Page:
Secondly, as we embark on our next adventure — post Covid — we have a second project alongside, also non-profit, where we will be recording and releasing the music of homeless and in-need buskers that would never normally have the chance, and releasing it for them, with all of the money raised going straight back to them, and in certain places where we can, their communities, and in places the most in need, to help with aiding the education and music / creative education in their area. All to be revealed very soon, but we’ll be looking to tell their stories and start a discussion on these matters with the public that want to help.
Many of us have ideas, dreams, and passions, but never manifest it. But you did. Was there an “Aha Moment” that made you decide that you were actually going to step up and take action for this cause? What was that final trigger?
Yea, one night out in Melbourne. This was Christmas 2016 I think, I’d had the idea for the band side of this project, involving multiple musicians instead of recruiting a band, but was also a budding photographer and was out in Australia for a few weeks. Anyway, I caught up with a friend, Pete, and we had a bit of a night out in Melbourne — I actually lost my phone in a bar! Anyway, we passed the back of St Paul’s Cathedral and I asked about the homeless community I could see there — this was around the time that back home in Devon I’d been volunteering with a group that took hot meals out to the homeless there three times a week, helped with supplies and shelters etc, so I guess I was doubly aware at the time. Anyway, we walked over and got to talking with them, and we were there for hours. They were so lovely, and it was heart-breaking hearing — bear in mind this is around the 23rd December — how people walk by turning their nose up or looking anywhere but to them, how no one stopped to think about why they were there, and that was essentially the light bulb moment. I knew I wanted to tell their stories, to break down that anonymity, and as I walked away my brain was racing about how we could do that as I travelled around visiting musician friends.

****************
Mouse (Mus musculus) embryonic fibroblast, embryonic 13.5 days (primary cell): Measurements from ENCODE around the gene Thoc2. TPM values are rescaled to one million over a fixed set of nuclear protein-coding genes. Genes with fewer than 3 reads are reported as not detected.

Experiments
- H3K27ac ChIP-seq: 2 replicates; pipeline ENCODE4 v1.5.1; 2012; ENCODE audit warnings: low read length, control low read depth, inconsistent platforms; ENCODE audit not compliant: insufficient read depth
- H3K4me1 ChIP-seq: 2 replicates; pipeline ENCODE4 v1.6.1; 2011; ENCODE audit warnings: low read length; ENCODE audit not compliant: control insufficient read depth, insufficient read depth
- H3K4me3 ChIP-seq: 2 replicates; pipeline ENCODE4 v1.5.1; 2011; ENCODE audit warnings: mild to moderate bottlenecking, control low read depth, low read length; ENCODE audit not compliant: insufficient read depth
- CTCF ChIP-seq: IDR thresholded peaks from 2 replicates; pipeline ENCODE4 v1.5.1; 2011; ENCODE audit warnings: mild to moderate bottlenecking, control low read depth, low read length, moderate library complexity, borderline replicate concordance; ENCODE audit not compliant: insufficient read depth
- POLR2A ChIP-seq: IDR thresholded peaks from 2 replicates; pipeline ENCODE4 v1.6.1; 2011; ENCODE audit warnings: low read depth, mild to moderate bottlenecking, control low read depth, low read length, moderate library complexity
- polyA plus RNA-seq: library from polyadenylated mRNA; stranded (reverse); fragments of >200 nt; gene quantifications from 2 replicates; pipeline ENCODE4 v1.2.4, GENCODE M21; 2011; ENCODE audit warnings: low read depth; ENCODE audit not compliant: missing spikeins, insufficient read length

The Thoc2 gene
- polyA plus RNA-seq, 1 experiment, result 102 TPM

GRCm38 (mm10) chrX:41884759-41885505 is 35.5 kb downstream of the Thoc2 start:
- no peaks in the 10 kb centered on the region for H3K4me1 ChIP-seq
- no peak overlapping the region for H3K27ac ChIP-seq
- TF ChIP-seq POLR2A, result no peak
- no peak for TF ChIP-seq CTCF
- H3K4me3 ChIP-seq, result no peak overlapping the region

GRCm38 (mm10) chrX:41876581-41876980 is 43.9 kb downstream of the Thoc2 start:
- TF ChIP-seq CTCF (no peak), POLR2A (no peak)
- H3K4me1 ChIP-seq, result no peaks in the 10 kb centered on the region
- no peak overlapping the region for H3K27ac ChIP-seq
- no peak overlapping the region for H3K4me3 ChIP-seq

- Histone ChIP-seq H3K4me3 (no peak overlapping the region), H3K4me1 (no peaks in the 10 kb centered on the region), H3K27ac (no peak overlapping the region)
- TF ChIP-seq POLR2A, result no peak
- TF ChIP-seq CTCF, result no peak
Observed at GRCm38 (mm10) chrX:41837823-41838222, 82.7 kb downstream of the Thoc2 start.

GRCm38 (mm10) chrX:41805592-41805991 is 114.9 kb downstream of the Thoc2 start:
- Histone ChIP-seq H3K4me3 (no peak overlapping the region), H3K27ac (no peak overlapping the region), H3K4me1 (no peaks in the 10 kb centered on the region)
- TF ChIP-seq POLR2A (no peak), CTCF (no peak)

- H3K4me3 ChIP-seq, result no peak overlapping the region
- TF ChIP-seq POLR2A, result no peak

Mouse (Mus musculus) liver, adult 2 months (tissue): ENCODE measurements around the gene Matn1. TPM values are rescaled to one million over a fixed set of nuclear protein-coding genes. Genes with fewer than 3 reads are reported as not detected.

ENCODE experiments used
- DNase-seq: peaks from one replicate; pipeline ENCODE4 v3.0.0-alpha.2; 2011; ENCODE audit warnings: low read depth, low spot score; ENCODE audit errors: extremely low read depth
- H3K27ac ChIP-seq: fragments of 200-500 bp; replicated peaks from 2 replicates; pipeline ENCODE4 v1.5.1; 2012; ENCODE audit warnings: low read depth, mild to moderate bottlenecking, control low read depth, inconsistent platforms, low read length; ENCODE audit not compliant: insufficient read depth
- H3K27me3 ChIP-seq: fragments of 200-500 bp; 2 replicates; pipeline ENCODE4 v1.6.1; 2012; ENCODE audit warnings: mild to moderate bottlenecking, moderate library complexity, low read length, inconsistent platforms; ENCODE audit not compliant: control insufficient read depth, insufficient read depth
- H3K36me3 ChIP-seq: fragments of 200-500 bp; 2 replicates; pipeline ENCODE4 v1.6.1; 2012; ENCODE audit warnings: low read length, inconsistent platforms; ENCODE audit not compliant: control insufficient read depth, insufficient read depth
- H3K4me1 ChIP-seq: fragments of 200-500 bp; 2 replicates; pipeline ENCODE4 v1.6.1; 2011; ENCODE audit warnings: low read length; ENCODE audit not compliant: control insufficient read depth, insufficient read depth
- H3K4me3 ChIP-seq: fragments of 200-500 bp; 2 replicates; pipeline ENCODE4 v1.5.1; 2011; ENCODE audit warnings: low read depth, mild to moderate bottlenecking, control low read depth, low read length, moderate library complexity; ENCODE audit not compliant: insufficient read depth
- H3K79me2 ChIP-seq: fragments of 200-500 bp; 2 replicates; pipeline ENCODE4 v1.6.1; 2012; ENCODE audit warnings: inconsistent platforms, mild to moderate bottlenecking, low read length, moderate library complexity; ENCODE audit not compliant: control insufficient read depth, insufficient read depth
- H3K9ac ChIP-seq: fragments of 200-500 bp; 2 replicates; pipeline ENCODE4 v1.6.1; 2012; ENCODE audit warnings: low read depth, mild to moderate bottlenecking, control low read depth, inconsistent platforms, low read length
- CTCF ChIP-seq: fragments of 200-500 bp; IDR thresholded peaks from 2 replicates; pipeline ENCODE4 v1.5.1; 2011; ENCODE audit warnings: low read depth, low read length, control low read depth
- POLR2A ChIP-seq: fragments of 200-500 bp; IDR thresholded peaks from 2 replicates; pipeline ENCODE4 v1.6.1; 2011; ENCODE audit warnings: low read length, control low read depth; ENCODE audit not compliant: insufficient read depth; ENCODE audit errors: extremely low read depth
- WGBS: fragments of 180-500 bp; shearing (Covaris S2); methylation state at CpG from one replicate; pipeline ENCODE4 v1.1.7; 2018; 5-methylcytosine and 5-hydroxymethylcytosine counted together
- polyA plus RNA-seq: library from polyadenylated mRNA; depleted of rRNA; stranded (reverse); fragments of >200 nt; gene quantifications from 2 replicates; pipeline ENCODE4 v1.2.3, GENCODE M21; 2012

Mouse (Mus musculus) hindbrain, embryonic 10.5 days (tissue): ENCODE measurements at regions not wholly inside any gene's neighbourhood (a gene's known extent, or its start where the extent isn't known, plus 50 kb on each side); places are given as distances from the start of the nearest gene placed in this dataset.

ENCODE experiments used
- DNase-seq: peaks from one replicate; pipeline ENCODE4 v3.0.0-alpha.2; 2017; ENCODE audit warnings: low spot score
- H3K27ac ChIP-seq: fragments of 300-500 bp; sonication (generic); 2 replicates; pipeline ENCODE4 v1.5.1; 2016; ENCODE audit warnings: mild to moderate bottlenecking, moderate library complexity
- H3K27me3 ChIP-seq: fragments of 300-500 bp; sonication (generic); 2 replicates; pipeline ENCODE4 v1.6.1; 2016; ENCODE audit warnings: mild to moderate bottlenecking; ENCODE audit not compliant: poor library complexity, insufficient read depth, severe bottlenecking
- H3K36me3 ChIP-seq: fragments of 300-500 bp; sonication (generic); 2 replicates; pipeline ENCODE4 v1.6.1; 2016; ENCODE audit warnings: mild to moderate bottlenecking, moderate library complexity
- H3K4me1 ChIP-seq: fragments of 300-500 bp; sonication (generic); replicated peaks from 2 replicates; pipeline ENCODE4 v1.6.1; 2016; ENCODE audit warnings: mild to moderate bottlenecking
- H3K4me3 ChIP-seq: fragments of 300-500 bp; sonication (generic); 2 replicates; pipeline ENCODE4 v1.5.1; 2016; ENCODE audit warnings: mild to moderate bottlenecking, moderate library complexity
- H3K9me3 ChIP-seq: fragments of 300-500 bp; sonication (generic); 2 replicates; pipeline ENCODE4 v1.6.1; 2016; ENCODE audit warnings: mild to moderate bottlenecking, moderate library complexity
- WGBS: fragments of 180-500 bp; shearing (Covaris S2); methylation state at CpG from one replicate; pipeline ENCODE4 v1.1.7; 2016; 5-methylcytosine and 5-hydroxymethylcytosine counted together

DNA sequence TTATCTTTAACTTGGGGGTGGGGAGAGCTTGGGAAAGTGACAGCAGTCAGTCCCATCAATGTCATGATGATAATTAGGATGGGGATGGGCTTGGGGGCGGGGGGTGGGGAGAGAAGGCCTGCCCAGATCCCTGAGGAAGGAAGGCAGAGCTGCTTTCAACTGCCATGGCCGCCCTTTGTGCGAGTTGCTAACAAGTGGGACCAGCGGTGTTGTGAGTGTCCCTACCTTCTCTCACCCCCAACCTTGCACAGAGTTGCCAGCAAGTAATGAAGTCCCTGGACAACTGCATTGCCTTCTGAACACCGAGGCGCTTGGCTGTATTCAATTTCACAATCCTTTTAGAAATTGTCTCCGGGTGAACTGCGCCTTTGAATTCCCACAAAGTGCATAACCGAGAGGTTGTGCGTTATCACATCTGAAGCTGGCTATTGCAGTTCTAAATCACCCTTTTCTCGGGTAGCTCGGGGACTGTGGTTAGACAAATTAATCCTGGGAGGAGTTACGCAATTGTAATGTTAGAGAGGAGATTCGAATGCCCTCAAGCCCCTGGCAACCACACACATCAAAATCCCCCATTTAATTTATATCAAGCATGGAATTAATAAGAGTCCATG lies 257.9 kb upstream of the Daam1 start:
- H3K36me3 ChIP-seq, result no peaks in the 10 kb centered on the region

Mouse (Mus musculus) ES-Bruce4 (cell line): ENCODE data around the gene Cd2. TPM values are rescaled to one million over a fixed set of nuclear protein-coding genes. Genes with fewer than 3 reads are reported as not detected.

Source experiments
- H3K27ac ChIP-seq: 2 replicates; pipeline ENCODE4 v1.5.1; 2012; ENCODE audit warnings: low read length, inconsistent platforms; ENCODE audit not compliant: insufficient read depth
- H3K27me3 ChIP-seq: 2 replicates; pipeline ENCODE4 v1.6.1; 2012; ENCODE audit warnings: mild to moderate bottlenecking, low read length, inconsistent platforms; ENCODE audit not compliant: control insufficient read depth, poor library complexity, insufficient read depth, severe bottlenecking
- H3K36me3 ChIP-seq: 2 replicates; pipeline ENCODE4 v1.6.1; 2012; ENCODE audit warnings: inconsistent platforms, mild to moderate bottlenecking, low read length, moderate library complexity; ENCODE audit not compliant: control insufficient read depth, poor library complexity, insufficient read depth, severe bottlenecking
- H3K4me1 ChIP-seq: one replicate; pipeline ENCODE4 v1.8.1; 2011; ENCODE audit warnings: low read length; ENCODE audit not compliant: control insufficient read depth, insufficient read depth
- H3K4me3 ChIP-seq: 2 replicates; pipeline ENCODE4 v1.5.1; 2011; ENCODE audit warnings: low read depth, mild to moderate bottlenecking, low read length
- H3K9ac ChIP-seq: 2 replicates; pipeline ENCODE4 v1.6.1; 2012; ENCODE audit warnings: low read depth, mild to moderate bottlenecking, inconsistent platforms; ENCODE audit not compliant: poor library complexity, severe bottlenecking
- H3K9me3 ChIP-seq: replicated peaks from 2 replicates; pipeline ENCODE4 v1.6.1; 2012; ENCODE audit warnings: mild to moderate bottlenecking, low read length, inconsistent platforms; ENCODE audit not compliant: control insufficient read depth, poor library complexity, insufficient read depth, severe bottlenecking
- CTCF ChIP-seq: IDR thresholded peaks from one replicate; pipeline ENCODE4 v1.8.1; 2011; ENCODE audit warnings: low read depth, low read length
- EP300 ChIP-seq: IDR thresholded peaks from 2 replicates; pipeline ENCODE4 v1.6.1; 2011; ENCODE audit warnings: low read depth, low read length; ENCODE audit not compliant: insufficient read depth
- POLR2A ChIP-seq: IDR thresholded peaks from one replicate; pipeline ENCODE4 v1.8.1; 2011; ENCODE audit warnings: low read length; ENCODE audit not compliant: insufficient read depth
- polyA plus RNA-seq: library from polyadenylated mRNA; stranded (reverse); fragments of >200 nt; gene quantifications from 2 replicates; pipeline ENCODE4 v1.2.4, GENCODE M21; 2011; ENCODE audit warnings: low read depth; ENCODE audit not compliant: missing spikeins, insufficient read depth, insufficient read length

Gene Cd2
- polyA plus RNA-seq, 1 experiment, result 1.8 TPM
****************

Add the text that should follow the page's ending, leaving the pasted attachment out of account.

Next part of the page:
I woke up with two thoughts — One, we’ll donate all the money from the music we make to charity. All of it. Secondly… Oh god, I lost my phone in a pub earlier that night!
Can you tell us a story about a particular individual who was impacted or helped by your cause?
Well, with the first album having only just come out it’s a bit early for that in this regard yet, but one chap I came across when putting this all together a couple years ago stays in my memory — I’d recorded with a friend of mine, Ernie, all day — I was trying out an idea I’d had to sister our main project called “Song In A Day”, where I’d meet up with another songwriter/singer, and from scratch, we’d write and record an entire new song in that day, and film it. We got through the day, and decided to go out into London with it (I had a laptop with a USB-powered interface, a mic and a small mic stand) and see if we could find any buskers who might join in before the day was up.